Letter From Wild West - December 2016 | HistoryNet MENU
Steve McQueen portrayed Tom Horn in the eponymous 1980 Western. For decades historians have struggled to sort out the facts of the actual range detective's life, murder trial and death.

Letter From Wild West – December 2016

By Gregory Lalire
9/28/2016 • Wild West Magazine

Horns of a Dilemma

It only seems as if there was more than one Tom Horn. In the Southwest young Tom Horn earned a reputation as a bold scout during the Geronimo campaign, if he didn’t say so himself—and he did say so himself in his autobiography Life of Tom Horn, Government Scout and Interpreter. In Wyoming 40-something Tom Horn was the nationally known paid assassin tried for the 1901 murder of Willie Nickell, the 14-year-old son of a homesteader. “The dramatic newspaper coverage, typical of the ‘yellow press’ of that day, went far beyond merely reporting the facts and made the name of Tom Horn a household word,” writes Larry D. Ball, author of the 2014 biography Tom Horn in Life and Legend and of our December 2016 cover story. Horn himself had been loose with the facts of his life, whether spoken or written, as were the many writers and filmmakers who fueled his legend after Horn’s 1903 execution in Cheyenne.

Actors such as Barry Sullivan, George Montgomery and John Ireland played Horn on the big screen before David Carradine portrayed him in the 1979 CBS TV movie Mr. Horn. Scriptwriter William Goldman didn’t quite do for Horn what he had done earlier for two Wild Bunch outlaws in Butch Cassidy and the Sundance Kid. But Horn got an even bigger dose of the Hollywood treatment in 1980 when Steve McQueen played the title role in Tom Horn. Most written accounts of Horn’s adventure-filled life have included some fictionalized material. But since the 1990s Wyoming author Chip Carlson has shed new light on the real Horn, and Ball and John W. Davis, author of the 2016’s The Trial of Tom Horn, have followed in the same truthful vein.

But striving for the truth doesn’t mean we can verify all the facts. The biggest question/controversy surrounding Horn is whether or not he actually killed Nickell. Carlson, who back in the 1990s was gracious enough to take me to the remote scene of the shooting, believes someone else killed the boy. “It was someone in the neighborhood,” says Carlson. “The wife of a descendant of the feuding neighbors of Willie’s father once said, to me, ‘If I told you what I know, and the word got out that I had, a lot of people in my family would be very, very upset.’” Horn definitely bragged a lot, and he made a (disputed) confession to the Nickell murder, as well as to other murders. Davis says the man could be interesting and at times appealing but was hardly the hero some people have made him out to be. “His one overriding deficiency,” writes Davis, “was a big hole in the center of his soul, the inability to feel and understand the suffering of another human being. Horn could not have understood the deep grief of Willie Nickell’s family.”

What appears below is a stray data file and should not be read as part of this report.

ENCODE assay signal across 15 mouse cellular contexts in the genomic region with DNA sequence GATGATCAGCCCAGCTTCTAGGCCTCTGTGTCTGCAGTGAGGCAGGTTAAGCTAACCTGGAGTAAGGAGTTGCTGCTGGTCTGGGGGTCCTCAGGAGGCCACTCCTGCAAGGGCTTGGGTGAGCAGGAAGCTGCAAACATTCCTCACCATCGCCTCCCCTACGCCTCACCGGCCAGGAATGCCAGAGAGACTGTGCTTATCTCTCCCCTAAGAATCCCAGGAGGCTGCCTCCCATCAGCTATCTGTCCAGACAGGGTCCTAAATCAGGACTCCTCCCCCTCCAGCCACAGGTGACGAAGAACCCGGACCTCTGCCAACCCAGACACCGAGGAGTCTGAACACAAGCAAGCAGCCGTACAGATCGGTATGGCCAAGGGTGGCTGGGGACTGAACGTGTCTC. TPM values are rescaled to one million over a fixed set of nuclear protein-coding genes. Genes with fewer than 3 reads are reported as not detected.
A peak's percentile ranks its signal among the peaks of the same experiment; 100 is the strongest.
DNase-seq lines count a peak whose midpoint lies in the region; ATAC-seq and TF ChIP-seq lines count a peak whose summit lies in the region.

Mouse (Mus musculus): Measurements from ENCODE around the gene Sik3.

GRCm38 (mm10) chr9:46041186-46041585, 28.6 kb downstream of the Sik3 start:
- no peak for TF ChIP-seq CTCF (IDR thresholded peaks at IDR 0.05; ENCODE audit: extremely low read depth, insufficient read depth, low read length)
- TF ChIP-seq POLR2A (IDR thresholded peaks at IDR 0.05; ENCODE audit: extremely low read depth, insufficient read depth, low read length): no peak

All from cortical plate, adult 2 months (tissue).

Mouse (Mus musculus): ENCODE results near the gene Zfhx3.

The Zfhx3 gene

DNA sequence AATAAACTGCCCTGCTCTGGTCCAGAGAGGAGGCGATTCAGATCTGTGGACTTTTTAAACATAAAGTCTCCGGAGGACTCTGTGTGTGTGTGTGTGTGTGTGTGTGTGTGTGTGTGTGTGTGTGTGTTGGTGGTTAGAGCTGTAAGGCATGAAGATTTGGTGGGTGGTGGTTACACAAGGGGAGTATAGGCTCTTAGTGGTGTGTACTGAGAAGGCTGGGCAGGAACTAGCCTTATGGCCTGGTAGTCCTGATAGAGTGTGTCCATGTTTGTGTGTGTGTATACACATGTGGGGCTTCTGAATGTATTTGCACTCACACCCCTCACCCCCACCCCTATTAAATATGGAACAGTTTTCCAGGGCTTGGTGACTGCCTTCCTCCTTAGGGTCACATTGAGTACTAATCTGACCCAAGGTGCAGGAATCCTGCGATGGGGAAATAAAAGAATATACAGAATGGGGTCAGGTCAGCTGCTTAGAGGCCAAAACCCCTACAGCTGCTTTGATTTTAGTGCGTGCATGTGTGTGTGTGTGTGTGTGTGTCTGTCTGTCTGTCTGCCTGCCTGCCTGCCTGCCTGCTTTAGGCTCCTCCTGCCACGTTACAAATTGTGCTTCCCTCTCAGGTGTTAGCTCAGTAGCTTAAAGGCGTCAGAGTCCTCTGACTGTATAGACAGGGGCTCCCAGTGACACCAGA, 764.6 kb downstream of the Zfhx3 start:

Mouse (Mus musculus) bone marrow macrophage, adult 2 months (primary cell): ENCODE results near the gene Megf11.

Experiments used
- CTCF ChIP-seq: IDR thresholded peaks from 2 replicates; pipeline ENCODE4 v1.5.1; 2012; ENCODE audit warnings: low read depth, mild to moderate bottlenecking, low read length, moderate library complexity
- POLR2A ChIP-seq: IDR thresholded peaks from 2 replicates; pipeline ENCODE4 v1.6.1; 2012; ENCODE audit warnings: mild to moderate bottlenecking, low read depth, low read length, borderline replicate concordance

Davis and Ball each maintain Horn received a fair trail. “Whether or not he assassinated young Willie,” Ball says, “remains a contentious issue, not only in present-day Wyoming but also among Western history buffs at large. Given the intensity of this controversy, it is not likely to be resolved for some time.” Although it might be a stretch to say I find myself on the horns of a dilemma, I am unable to decide whether Horn killed Nickell. I do know, thanks to Ball’s article, that if Horn did do the dirty deed, ranch manager and Horn friend John Coble, who had clashed with Willie’s father in 1890, probably should share in the blame. “Coble isn’t a man to forget,” said one anonymous contemporary. “He’s vindictive to the last degree and never forgets when he has a score to settle.” Coble paid the price for his friendship/partnership with Horn and eventually killed himself. Both men remain difficult to assess, writes Ball, who suggests, “Some unspoken tie did exist between them.” Perhaps the bond they formed in Wyoming was unlikely, but no more so than the friendship forged earlier between Wyatt Earp and Doc Holliday in Dodge City and Tombstone. WW

Wild West editor Gregory Lalire wrote the 2014 historical novel Captured: From the Frontier Diary of Infant Danny Duly. His article about baseball in the frontier West won a 2015 Stirrup Award for best article in Roundup, the membership magazine of Western Writers of America.

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